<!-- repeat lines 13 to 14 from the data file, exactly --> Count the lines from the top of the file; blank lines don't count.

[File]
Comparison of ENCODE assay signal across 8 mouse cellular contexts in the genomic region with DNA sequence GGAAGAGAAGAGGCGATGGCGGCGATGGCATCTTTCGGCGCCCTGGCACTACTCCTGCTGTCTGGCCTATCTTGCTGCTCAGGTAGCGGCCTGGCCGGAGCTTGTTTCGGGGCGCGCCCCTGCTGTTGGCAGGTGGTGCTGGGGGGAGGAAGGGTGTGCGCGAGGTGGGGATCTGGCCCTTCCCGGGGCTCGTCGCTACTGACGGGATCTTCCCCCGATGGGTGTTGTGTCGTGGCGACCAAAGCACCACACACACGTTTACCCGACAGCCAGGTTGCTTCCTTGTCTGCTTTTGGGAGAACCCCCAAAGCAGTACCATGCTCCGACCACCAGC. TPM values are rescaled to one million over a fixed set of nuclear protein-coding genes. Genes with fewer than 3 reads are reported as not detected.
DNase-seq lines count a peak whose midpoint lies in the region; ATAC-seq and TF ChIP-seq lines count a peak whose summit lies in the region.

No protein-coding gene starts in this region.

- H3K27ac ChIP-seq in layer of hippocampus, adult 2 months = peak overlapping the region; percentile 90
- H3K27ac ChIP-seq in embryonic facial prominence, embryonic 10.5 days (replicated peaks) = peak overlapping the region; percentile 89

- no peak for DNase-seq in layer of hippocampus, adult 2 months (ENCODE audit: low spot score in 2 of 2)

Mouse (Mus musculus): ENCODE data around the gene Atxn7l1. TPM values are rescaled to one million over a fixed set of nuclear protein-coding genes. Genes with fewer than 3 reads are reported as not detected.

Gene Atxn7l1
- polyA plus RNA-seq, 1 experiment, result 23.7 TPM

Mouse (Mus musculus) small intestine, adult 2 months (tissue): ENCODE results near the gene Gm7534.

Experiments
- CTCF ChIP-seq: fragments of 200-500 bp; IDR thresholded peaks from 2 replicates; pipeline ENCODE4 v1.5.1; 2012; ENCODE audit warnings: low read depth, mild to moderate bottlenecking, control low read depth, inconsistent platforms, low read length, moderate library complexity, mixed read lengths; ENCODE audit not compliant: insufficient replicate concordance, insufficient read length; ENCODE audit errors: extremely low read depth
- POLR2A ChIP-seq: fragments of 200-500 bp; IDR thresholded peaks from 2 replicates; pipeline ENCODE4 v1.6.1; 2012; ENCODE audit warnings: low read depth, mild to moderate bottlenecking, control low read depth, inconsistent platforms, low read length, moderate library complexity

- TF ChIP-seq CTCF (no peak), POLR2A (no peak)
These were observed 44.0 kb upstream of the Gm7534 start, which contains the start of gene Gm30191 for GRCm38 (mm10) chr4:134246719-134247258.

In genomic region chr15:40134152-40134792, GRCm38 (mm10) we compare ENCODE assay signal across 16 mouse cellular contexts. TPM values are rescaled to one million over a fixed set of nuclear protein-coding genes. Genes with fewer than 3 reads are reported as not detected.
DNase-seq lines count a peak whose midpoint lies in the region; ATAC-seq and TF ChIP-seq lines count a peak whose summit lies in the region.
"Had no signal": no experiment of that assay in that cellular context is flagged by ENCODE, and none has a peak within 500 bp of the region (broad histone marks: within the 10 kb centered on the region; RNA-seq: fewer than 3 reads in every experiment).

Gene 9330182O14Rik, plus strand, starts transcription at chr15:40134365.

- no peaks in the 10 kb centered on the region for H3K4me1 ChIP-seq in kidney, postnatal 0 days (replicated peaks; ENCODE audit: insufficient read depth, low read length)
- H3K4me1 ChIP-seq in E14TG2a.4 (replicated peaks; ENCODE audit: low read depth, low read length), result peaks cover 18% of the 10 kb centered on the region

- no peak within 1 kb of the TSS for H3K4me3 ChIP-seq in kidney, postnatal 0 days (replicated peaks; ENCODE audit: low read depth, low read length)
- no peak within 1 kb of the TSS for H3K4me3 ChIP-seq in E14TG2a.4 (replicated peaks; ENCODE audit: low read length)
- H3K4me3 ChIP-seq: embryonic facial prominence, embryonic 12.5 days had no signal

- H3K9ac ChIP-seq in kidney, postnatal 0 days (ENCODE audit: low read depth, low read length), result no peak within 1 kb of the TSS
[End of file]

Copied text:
- POLR2A ChIP-seq: fragments of 200-500 bp; IDR thresholded peaks from 2 replicates; pipeline ENCODE4 v1.6.1; 2012; ENCODE audit warnings: low read depth, mild to moderate bottlenecking, control low read depth, inconsistent platforms, low read length, moderate library complexity

- TF ChIP-seq CTCF (no peak), POLR2A (no peak)